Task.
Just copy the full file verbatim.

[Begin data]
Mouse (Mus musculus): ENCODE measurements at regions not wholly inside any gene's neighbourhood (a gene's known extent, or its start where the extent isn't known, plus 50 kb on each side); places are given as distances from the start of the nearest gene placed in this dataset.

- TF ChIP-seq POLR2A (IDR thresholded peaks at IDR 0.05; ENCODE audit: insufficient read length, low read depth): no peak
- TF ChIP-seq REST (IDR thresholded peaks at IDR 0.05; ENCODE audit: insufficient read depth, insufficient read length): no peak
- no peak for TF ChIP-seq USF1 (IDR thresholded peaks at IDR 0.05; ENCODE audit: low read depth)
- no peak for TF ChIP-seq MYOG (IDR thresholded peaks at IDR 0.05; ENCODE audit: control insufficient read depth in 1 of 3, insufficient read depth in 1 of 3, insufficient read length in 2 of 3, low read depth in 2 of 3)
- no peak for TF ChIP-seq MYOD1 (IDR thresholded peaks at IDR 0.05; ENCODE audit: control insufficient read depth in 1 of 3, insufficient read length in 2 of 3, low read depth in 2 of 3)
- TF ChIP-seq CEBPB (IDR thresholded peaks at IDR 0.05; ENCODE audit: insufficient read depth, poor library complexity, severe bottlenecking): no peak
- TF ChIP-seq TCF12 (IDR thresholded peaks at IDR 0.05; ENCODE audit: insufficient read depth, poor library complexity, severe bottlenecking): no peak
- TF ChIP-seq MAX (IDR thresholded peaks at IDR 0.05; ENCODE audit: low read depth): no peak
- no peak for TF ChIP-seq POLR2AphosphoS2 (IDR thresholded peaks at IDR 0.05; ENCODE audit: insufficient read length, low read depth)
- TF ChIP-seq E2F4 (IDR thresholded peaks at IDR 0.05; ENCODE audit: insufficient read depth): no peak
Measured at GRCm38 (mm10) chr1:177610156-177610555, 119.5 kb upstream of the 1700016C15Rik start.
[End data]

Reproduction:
Mouse (Mus musculus): ENCODE measurements at regions not wholly inside any gene's neighbourhood (a gene's known extent, or its start where the extent isn't known, plus 50 kb on each side); places are given as distances from the start of the nearest gene placed in this dataset.

- TF ChIP-seq POLR2A (IDR thresholded peaks at IDR 0.05; ENCODE audit: insufficient read length, low read depth): no peak
- TF ChIP-seq REST (IDR thresholded peaks at IDR 0.05; ENCODE audit: insufficient read depth, insufficient read length): no peak
- no peak for TF ChIP-seq USF1 (IDR thresholded peaks at IDR 0.05; ENCODE audit: low read depth)
- no peak for TF ChIP-seq MYOG (IDR thresholded peaks at IDR 0.05; ENCODE audit: control insufficient read depth in 1 of 3, insufficient read depth in 1 of 3, insufficient read length in 2 of 3, low read depth in 2 of 3)
- no peak for TF ChIP-seq MYOD1 (IDR thresholded peaks at IDR 0.05; ENCODE audit: control insufficient read depth in 1 of 3, insufficient read length in 2 of 3, low read depth in 2 of 3)
- TF ChIP-seq CEBPB (IDR thresholded peaks at IDR 0.05; ENCODE audit: insufficient read depth, poor library complexity, severe bottlenecking): no peak
- TF ChIP-seq TCF12 (IDR thresholded peaks at IDR 0.05; ENCODE audit: insufficient read depth, poor library complexity, severe bottlenecking): no peak
- TF ChIP-seq MAX (IDR thresholded peaks at IDR 0.05; ENCODE audit: low read depth): no peak
- no peak for TF ChIP-seq POLR2AphosphoS2 (IDR thresholded peaks at IDR 0.05; ENCODE audit: insufficient read length, low read depth)
- TF ChIP-seq E2F4 (IDR thresholded peaks at IDR 0.05; ENCODE audit: insufficient read depth): no peak
Measured at GRCm38 (mm10) chr1:177610156-177610555, 119.5 kb upstream of the 1700016C15Rik start.